BETA Fellowships Help Community College Instructors Prepare Tomorrow’s Biotech Workforce

This summer, five community college instructors had the opportunity to learn what it is really like to work at a biotech company or institution through the Biomedical Emerging Technology Applications (BETA) Summer Fellows Industry Program. 

The eight-week program pairs each fellow with a company or institution to gain experience in a corporate environment and learn the biotech skills and traits needed to better prepare their students for this workforce.

The BETA Fellows program is part of the NSF-funded Advanced Technology Education Skills for Biomedical Emerging Technology Applications (BETA Skills) project, which aims to bridge the divide between bioscience instructors’ technical skills and knowledge and their ability to teach what are typically thought of as soft skills to their students. 

Russ Read, executive director for the National Center for the Biotechnology Workforce (NCBW), based at Forsyth Tech in Winston-Salem, is the principal investigator for the BETA Skills grant. He has been running BETA and other related NCBW profession development programs for close to 19 years and is also a member of the North Carolina Biotechnology Center’s Piedmont Triad Advisory Committee.

Read and Byrne
Russ Read, NCBW, with Jennifer Byrne, Javara. -Photo from BETA

“My idea to develop industry fellowships grew out of the more than 19 years I have spent working with community college faculty after having spent more than 20 years at Glaxo Wellcome [now GlaxoSmithKline],” said Read. “To make the classroom instruction relevant to industry for instructors, why not give them a real experience? Many have never worked in industry, yet they must prepare students for industry work.”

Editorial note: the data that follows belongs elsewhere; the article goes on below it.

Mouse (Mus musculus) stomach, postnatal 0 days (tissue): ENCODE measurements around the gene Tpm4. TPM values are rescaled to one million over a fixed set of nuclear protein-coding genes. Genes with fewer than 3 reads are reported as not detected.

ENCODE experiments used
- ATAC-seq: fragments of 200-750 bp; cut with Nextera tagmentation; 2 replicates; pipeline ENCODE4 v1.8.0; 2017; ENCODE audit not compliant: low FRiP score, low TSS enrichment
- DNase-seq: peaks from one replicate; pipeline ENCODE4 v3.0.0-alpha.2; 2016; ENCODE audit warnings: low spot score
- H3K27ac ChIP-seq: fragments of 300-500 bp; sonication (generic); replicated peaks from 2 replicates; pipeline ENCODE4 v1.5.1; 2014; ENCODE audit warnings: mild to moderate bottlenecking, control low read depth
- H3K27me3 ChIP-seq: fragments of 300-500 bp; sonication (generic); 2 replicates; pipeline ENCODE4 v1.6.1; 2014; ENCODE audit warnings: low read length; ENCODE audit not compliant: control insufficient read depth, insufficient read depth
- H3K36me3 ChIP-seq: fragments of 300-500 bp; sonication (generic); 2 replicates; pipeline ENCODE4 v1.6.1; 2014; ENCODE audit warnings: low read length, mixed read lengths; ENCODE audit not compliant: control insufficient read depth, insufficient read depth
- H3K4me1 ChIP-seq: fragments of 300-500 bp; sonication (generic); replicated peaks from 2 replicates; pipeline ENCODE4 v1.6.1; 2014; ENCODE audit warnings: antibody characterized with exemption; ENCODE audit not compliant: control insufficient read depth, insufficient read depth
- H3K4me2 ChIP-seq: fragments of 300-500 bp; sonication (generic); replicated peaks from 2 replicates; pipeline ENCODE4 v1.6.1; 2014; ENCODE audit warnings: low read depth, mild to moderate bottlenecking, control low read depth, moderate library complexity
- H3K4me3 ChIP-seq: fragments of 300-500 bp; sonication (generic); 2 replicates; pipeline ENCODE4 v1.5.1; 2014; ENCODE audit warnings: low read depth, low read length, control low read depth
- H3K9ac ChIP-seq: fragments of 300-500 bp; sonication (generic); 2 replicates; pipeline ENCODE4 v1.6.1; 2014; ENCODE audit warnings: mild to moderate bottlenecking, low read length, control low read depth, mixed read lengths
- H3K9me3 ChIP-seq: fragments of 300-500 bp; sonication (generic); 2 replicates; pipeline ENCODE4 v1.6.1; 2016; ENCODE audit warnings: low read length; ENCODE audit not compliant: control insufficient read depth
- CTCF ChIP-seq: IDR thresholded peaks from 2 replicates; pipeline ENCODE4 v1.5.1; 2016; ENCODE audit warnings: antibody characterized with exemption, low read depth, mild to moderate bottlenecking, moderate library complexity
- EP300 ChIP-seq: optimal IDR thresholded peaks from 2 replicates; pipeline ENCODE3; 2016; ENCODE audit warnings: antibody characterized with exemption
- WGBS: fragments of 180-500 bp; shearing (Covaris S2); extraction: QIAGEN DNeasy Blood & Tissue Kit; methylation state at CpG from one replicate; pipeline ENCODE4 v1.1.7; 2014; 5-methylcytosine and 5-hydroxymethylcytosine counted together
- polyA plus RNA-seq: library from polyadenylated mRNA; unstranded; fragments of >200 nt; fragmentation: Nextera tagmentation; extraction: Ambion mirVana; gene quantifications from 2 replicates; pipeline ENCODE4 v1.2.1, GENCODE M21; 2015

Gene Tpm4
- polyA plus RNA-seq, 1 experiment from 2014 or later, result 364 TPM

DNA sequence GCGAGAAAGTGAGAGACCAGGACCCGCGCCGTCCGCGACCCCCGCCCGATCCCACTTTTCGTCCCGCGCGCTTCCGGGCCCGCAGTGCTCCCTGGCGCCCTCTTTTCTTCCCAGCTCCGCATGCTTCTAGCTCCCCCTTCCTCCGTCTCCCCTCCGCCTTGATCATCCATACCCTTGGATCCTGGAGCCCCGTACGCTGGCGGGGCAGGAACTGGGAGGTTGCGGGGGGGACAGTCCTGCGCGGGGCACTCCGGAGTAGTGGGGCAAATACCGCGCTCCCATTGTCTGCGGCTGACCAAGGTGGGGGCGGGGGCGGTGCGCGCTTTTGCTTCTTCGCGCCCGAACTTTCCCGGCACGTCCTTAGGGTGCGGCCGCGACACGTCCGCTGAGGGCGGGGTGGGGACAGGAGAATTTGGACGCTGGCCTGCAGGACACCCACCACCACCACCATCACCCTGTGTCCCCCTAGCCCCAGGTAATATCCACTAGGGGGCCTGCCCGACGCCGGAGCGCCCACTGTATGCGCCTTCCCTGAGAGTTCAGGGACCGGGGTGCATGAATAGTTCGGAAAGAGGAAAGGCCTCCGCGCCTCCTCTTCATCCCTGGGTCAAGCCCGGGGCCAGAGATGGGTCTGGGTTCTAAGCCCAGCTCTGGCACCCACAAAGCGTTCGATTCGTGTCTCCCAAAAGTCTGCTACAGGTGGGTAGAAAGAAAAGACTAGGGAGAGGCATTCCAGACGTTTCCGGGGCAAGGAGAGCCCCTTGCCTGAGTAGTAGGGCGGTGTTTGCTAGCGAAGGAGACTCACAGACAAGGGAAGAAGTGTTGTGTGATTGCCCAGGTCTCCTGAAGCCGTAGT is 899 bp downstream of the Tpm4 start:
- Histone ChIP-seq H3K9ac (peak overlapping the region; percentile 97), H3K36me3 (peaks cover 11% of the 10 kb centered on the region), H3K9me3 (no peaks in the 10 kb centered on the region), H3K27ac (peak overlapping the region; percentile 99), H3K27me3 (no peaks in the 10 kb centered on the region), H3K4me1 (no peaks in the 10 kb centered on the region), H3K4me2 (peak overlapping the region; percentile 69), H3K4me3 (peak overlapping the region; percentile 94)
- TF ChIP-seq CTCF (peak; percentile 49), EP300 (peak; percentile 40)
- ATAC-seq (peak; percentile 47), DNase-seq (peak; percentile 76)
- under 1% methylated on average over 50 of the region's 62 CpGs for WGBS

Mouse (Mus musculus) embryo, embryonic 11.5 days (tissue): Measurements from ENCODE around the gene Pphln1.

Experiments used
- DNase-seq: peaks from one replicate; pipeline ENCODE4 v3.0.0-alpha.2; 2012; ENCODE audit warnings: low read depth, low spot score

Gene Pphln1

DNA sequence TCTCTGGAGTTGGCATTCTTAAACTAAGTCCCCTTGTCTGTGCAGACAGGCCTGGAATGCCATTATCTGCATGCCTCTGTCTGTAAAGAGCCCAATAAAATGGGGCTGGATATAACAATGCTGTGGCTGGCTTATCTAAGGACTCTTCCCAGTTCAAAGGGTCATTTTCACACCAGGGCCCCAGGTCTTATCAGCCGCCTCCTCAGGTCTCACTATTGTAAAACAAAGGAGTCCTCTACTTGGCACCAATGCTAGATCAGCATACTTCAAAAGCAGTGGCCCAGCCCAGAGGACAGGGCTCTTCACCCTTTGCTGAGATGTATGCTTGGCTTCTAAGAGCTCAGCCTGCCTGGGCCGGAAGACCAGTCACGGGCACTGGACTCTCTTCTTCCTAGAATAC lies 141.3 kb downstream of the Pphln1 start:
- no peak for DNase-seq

Learning about pharmaceutical manufacturing

Central Carolina Community College (CCCC) Biotechnology Instructor Brenda Grubb, PhD, conducted her fellowship at the Pfizer Pharmaceutical Manufacturing Plant in Sanford, which employees many CCCC students. “I learned industry information by shadowing in technical operations with industry professionals who shared with me their roles in the company,” Grubb said. “I toured each area of the facility and had informative conversations with the technicians, scientists, managers and engineers.” 

She said that one of the highlights was Yellow Belt Six Sigma training in how to define a problem, collect and analyze data, make improvements and control the process by monitoring success and continually improving. She also learned how vaccine and gene therapy products and other drug substances are made.

BETA Grubb photo
Brenda Grubb, CCCC (rt.), with Pfizer’s Paola Adame. 
-Photo from BETA

Paola Adame of Pfizer said that hosting Grubb was a rewarding and enriching experience. “It challenged us to think critically about the necessary skills to be successful at Pfizer and how to create even more connections between local academia and our industry,” said Adame. “It is exciting to know Dr. Grubb is now an advocate on our behalf and we are looking forward to more collaborations for our community.”

First-hand experience in clinical research 

Patricia Alfing, M.S., an associate professor at Davidson-Davie Community College, spent her fellowship at Javara, an integrated research organization in Winston-Salem. Javara provides point of care clinical research access for patients by embedding staff and infrastructure into large healthcare organizations. “I gained a new understanding of the current processes for clinical research studies,” said Alfing. “I had done clinical research in the past, but that was a while ago, and this fellowship provided an opportunity to update my knowledge. Also, I like to be able to share with students that there are other options besides being a floor nurse or clinic nurse.”